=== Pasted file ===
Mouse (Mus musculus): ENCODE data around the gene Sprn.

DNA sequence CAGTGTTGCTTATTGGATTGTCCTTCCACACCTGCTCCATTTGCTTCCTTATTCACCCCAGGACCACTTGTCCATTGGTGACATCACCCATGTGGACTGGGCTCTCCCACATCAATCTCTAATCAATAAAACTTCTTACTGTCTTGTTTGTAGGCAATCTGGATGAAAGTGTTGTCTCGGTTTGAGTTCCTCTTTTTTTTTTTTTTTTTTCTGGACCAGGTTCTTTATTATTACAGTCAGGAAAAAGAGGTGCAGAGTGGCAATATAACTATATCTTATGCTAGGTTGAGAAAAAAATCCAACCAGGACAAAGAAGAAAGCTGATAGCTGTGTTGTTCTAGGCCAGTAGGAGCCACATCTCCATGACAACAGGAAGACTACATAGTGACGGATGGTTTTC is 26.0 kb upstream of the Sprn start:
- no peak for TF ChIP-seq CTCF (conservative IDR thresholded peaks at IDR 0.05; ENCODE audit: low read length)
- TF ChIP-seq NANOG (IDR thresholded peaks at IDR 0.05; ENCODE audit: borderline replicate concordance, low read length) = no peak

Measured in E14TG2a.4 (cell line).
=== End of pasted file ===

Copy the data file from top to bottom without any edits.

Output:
Mouse (Mus musculus): ENCODE data around the gene Sprn.

DNA sequence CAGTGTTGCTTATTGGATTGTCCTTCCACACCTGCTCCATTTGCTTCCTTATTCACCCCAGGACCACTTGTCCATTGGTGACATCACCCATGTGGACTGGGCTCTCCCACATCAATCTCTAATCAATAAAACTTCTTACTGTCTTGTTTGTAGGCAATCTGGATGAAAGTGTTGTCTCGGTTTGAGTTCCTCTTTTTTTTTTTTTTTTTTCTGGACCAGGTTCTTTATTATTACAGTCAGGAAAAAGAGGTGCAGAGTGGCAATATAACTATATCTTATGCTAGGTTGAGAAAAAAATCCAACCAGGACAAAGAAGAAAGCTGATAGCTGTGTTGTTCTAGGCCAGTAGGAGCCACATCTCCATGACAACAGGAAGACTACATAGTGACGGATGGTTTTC is 26.0 kb upstream of the Sprn start:
- no peak for TF ChIP-seq CTCF (conservative IDR thresholded peaks at IDR 0.05; ENCODE audit: low read length)
- TF ChIP-seq NANOG (IDR thresholded peaks at IDR 0.05; ENCODE audit: borderline replicate concordance, low read length) = no peak

Measured in E14TG2a.4 (cell line).